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It may be old, but the Chabad House at Johns Hopkins University is still going strong.

Now in its 12th year, the Jewish center located on North Charles Street offers Shabbat dinners, High Holiday services and other enrichment activities to university students.


“We are a 24/7 Chabad,” said director Rabbi Zev Gopin. “Many of our students have never had an authentic, Jewish family experience until now. My family actually lives in the house, and we are always available for a warm bowl of chicken soup.”

While students have flocked to the Chabad House in recent years — Gopin describes growth as a constant process with each year’s activities bigger than those before — and a summer gala banquet drew Northrup Grumman president and CEO

Wesley Bush as its guest of honor, a dust-up with a local neighborhood association resulted in the filing of a lawsuit regarding the upkeep and maintenance of the Chabad House’s facility.

The Guilford Association’s lawsuit highlights necessary renovations, including, among others, leaks in the gutter system, old window glazing, peeling paint and rotting wooden railings.

Gopin maintains he is working hard to settle the problems.

“A house of this size and age requires repair,” said the rabbi,

emphasizing that he is committed to keeping the suit from necessitating a trial. “We are currently working to raise the funds in order to make the necessary repairs. It is something we look forward to achieve in the very near future.”

Despite the legal battle, the students are thrilled with the house. Former president of the organization’s board, Debra Schwitzer, loved spending time at the house during her four years of college.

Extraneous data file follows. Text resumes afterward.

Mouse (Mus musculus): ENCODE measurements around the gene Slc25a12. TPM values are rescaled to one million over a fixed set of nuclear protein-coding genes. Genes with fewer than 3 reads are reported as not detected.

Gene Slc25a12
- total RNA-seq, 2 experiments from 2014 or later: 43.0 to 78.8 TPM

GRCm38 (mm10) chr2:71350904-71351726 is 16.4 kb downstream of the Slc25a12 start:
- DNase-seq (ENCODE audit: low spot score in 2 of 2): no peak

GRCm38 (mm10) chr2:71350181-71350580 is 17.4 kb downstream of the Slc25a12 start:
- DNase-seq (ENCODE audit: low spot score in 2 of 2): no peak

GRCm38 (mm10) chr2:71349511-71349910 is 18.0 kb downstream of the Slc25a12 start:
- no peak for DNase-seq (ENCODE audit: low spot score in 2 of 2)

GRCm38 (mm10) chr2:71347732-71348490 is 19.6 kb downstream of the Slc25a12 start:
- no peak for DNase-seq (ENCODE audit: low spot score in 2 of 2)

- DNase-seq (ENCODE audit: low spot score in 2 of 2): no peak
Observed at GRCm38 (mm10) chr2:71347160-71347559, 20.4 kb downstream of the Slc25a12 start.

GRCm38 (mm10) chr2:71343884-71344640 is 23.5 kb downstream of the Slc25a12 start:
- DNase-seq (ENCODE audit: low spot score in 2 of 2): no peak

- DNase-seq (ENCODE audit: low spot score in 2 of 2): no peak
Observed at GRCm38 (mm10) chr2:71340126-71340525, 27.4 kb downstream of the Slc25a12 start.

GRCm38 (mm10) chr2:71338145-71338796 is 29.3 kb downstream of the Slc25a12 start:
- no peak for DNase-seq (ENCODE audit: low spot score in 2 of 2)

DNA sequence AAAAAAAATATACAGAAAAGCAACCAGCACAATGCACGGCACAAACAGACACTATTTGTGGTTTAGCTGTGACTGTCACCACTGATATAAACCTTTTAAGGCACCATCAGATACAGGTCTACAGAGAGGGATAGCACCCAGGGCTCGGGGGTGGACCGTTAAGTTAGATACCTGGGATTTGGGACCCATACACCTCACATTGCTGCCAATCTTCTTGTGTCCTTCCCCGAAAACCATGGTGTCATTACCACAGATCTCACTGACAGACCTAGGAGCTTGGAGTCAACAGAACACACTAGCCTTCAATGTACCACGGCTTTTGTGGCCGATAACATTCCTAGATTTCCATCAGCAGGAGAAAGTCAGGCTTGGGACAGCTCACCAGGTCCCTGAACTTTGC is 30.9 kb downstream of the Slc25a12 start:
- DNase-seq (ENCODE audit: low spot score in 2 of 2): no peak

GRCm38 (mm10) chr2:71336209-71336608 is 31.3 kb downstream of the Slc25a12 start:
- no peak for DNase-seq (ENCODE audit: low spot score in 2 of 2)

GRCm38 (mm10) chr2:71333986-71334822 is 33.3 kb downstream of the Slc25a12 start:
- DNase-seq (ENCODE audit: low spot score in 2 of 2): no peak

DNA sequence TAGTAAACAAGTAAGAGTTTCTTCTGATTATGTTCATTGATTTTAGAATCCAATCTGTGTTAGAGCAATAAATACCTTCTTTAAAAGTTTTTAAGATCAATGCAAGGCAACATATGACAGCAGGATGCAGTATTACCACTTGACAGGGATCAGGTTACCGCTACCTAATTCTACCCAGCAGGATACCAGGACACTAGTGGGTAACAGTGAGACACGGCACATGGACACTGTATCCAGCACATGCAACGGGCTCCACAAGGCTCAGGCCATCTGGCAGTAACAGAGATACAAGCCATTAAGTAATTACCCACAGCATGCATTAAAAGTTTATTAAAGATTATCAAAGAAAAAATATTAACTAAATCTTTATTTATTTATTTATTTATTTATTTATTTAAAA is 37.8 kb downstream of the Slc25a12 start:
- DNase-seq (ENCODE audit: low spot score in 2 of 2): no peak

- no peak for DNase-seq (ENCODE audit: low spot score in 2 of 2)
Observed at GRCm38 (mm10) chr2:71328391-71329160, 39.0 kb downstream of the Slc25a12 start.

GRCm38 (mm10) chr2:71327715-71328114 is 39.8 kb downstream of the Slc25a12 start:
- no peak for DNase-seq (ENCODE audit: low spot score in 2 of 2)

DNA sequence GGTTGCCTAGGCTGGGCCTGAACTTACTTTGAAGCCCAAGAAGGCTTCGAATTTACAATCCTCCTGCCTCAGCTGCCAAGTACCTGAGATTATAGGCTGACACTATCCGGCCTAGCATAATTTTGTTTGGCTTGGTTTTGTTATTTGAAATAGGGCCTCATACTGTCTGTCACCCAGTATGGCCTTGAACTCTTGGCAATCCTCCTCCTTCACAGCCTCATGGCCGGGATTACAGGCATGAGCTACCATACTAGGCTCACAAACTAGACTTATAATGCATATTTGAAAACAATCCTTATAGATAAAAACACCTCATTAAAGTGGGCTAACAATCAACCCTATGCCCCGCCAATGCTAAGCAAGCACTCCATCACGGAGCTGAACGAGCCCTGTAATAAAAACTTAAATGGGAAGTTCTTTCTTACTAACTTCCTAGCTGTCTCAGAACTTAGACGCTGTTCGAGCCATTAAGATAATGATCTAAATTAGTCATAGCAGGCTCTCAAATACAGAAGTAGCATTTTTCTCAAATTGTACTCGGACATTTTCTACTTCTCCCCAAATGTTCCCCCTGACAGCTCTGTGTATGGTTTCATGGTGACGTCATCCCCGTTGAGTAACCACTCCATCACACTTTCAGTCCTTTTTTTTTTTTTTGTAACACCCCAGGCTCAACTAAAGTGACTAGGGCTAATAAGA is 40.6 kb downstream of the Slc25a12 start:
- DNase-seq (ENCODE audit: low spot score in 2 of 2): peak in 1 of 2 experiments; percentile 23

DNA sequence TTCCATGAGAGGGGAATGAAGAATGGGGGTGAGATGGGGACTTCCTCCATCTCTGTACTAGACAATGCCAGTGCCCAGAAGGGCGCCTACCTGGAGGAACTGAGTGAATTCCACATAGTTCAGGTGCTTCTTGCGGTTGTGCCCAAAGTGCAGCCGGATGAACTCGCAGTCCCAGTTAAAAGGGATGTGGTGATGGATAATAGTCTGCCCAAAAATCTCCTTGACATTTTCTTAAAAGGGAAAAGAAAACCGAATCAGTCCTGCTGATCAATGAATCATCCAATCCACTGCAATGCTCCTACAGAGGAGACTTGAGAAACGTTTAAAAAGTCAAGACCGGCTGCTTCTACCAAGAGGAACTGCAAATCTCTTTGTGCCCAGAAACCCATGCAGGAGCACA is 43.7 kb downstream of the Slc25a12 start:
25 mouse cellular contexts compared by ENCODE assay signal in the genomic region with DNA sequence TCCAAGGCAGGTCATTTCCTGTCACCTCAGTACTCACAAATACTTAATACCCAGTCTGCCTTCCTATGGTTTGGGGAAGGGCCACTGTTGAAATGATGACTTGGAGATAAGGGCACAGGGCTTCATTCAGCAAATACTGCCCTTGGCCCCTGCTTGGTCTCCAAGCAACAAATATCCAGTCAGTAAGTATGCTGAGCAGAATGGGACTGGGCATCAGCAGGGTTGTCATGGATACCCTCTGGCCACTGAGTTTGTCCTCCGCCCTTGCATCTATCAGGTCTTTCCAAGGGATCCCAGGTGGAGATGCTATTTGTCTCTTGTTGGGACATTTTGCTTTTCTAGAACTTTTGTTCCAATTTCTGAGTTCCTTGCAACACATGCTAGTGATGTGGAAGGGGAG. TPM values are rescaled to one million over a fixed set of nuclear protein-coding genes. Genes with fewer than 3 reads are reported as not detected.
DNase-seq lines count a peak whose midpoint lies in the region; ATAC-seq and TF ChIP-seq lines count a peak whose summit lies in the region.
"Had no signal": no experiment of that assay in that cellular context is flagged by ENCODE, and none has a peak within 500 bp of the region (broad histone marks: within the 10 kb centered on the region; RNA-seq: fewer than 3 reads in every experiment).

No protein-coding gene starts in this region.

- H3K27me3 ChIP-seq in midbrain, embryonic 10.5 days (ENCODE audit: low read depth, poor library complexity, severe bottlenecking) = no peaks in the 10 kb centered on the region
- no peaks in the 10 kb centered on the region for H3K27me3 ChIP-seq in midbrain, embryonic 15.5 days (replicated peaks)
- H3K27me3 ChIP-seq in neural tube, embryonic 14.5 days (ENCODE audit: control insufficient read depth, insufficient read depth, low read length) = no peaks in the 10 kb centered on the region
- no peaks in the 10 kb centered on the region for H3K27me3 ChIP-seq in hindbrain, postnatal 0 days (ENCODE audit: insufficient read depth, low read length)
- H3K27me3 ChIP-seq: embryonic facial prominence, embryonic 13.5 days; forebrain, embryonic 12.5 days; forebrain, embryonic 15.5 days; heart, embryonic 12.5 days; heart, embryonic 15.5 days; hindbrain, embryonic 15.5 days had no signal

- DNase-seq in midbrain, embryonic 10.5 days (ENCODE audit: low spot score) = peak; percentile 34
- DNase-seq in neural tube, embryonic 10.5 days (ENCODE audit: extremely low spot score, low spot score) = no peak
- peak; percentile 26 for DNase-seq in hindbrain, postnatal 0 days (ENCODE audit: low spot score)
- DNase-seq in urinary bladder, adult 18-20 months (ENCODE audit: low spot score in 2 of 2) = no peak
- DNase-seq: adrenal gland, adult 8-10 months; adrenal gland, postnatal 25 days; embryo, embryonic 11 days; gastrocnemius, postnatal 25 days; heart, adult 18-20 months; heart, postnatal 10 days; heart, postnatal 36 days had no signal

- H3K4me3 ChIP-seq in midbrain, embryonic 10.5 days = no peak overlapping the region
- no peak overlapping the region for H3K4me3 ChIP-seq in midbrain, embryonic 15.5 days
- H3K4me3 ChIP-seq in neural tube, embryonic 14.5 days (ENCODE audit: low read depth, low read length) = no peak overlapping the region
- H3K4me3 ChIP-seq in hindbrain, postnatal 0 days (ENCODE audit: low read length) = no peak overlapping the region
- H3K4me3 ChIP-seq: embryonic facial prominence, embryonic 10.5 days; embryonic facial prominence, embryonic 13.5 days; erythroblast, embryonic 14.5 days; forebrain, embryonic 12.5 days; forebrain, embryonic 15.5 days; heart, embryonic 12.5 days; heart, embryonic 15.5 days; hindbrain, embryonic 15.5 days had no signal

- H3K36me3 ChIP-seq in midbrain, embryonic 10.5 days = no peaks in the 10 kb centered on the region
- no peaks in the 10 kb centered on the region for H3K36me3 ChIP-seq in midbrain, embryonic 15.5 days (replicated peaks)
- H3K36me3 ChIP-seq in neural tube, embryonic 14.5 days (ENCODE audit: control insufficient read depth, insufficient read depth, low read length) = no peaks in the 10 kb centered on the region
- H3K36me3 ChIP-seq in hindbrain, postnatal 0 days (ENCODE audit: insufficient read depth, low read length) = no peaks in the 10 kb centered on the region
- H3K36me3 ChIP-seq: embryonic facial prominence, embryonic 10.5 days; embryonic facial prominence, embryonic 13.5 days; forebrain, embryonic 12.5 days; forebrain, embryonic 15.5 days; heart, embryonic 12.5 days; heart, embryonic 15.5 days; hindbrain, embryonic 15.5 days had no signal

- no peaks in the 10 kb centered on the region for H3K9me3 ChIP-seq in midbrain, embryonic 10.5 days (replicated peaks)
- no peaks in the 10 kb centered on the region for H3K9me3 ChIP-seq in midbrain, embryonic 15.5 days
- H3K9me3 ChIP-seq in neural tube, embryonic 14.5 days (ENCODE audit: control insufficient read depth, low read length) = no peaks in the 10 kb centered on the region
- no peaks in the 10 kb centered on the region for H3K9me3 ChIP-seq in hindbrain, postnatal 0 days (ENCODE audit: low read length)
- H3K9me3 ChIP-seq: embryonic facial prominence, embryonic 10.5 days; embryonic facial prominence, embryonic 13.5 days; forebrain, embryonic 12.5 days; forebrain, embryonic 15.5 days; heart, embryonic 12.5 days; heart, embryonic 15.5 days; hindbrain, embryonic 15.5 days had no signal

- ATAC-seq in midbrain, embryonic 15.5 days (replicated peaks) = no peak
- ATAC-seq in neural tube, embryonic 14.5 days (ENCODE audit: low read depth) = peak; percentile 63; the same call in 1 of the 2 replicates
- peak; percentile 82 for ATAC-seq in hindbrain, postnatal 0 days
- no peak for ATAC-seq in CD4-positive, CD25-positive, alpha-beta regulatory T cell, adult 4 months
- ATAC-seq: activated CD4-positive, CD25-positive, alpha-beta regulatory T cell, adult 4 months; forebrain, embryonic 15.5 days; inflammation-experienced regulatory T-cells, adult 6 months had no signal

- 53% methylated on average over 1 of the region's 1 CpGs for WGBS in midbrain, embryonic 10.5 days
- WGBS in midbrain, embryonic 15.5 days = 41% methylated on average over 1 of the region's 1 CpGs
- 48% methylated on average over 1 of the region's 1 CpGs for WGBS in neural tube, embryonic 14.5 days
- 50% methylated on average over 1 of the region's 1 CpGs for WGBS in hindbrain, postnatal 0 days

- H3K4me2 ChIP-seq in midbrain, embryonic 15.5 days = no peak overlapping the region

“The house itself is absolutely gorgeous, and the rabbi and his wife, Chana, make you feel so at home. Chana is my second Jewish mother,” said Schwitzer. “It was my home away from home throughout college.”

Schwitzer says the Gopin family and Chabad were responsible for her pursuit of a Jewish studies minor.

“I joined some religious seminars and workshops at Chabad,” said Schwitzer. “It really opened my eyes to what Judaism can do for me. Soon, I started taking Judaic studies classes through Johns Hopkins. Before long, I achieved my minor without even trying.”

Sophomore Sam Sands looks forward to raising even more interest in the Chabad House for the upcoming year. Coming from a Chabad family, Sands entered the Hopkins Chabad House for the first time as a freshman and has never looked back.

“I am so excited to be acting as the board president this year,” he said. “We lost a lot of students due to graduation this year. My biggest focus is outreach to the community to increase overall involvement.

“From lighting a large menorah on Chanukah to apples and honey during Rosh Hashanah,” he added, “we are a strong, Jewish community on campus.”

Reminiscing on her past experiences with Chabad, Schwitzer realizes how influential the center was on her college career.

“There were many Jewish students who would not step into Hillel but kept coming back to Chabad,” said Schwitzer. “It was that kind of community.”

At the end of the day, students agree that it is not how the house looks, but what happens inside that counts.

“We are not your typical Chabad House,” said Gopin. “We do not have hours, and we definitely do not close. For the next four years, we are your neighborhood Jewish family.

“Even after you graduate, you are always welcome back,” he continued. “It is not my home, it is our home.”

 

afreedman@jewishtimes.com

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